The Mudcat Café TM
Thread #115523   Message #2474946
Posted By: Scabby Douglas
24-Oct-08 - 12:00 PM
Thread Name: Scott's 'Rob Roy' questions and comments
Subject: RE: Scott's 'Rob Roy' questions and comments
RossCampbell is right, but the actual answer goes a bit further.

Walter Scott is making the Highlander's English much worse - specifically in misusing gender pronouns. Gaelic, like many other languages, identifies everyday objects as masculine and feminine. It was probably commonplace that Gaelic speakers would apply gender to objects that native English speakers would render as "it". Scott's exaggerating that, and also indicating the difficulty that Gaelic speakers were perceived to have in rendering some sounds.


He's not alone in using this device. I have a feeling Robert Louis Stevenson does something similar in "Kidnapped".   It was a fairly common device employed in Scots English writing to paint a picture of Highlanders as semi-literate and inarticulate peasants.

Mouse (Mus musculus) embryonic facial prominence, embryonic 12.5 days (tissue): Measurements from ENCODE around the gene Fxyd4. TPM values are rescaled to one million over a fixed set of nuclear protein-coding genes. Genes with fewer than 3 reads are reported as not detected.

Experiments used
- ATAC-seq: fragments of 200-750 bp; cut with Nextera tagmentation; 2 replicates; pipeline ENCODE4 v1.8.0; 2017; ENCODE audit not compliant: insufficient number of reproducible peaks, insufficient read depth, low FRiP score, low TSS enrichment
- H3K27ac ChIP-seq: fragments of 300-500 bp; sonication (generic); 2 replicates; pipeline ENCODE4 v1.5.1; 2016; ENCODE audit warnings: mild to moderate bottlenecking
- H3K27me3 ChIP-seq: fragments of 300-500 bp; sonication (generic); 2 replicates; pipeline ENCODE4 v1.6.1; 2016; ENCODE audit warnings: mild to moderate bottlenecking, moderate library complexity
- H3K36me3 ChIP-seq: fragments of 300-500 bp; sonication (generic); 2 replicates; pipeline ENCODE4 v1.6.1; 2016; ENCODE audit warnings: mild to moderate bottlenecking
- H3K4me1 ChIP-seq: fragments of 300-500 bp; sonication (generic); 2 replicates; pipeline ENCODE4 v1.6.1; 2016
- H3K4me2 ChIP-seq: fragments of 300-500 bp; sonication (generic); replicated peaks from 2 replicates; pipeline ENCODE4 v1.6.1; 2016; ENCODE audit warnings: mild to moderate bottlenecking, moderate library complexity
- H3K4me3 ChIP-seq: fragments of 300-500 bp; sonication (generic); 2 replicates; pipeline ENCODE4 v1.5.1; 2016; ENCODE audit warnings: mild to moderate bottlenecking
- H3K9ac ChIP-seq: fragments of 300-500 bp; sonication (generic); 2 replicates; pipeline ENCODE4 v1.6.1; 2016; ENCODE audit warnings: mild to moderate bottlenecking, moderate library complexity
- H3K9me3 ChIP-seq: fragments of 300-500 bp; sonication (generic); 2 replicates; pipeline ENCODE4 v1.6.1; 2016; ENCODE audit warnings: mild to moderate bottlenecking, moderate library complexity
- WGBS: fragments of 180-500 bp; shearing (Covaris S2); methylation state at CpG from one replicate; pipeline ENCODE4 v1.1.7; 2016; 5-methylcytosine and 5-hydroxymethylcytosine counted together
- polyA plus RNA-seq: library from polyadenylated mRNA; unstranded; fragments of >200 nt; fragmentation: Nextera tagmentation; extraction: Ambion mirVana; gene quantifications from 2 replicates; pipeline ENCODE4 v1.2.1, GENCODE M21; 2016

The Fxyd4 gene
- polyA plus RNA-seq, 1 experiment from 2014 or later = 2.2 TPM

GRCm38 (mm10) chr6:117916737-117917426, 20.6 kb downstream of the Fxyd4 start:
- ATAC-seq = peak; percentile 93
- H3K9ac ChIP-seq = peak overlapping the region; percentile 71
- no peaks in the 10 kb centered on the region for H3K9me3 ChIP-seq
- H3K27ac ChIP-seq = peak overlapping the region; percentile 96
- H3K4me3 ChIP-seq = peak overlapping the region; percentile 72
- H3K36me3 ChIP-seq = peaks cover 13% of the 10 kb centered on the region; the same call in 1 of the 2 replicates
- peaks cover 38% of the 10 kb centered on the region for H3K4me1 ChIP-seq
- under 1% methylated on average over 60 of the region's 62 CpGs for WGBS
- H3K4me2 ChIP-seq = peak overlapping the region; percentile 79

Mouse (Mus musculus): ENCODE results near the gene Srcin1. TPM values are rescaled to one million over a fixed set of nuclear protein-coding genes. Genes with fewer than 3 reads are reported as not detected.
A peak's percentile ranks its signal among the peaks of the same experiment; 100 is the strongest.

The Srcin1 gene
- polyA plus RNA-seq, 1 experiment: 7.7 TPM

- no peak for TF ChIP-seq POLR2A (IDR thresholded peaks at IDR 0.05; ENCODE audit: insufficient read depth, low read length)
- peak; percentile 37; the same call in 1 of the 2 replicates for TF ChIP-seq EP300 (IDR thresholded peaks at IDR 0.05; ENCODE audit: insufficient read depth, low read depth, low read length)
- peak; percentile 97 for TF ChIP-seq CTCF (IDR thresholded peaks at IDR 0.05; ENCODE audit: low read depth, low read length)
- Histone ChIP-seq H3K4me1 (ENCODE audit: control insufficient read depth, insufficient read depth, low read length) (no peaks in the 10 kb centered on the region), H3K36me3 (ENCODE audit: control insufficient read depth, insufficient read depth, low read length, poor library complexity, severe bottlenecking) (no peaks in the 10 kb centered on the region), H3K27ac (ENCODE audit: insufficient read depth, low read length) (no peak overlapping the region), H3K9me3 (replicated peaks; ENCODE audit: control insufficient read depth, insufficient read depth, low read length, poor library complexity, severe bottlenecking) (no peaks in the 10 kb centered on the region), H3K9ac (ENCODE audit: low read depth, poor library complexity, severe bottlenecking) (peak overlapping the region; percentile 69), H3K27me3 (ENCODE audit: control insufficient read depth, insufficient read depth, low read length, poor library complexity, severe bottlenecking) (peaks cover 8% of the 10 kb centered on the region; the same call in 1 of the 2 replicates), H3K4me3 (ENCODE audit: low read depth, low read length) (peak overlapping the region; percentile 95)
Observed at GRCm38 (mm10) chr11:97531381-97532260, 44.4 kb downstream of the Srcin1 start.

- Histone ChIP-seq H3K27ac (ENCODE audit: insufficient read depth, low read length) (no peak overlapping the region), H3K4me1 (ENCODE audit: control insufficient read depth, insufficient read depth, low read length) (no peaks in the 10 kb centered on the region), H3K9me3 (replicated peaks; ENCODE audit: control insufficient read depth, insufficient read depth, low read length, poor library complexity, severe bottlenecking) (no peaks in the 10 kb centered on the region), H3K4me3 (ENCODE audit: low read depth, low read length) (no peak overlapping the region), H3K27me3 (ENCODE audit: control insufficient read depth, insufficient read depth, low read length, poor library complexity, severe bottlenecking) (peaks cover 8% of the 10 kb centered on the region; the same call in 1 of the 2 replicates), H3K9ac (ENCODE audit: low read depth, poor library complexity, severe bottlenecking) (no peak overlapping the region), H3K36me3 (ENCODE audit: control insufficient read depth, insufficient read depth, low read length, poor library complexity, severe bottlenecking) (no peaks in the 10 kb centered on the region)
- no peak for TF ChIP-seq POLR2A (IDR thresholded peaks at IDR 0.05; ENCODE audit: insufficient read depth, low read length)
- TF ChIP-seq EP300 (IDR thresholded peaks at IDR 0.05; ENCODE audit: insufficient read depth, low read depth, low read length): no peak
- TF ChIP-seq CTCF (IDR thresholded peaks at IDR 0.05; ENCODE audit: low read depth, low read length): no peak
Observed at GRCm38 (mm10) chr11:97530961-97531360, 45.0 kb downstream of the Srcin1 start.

Writers would suggest that "b" sounds were replaced with "p" - so "be" would be rendered as "pe", and "her nainsel" was supposed to be how the Highlander would render "I" or "me" - as a mangling of Scots "Ain sel' " or "own self".


For example - here's a snippet from a broadside ballad called:

"Broadside ballad entitled 'The Highlander's Adventures in Glasgow Fair"

"Lands and lassies were in crowds, and they're gaun up and down, man
And sweety-wives had up their stands, the auld brig did surround man
Her nainsel ne'er saw the like before, and she had unco staring.
For ilka auld wife cried out, ' Come and buy your fairing.'"


See a facsimile of the original broadsheet here:

http://www.nls.uk/broadsides/broadside.cfm/id/15959

Fast forward to the 19th century, and you'll find similar devices being deployed against Irish immigrants.

It's also worth mentioning that the English nowadays by people in the Highlands is usually of a better qulaity, and easier to understand than most people frmo the Central Belt. (And I am from Glasgow)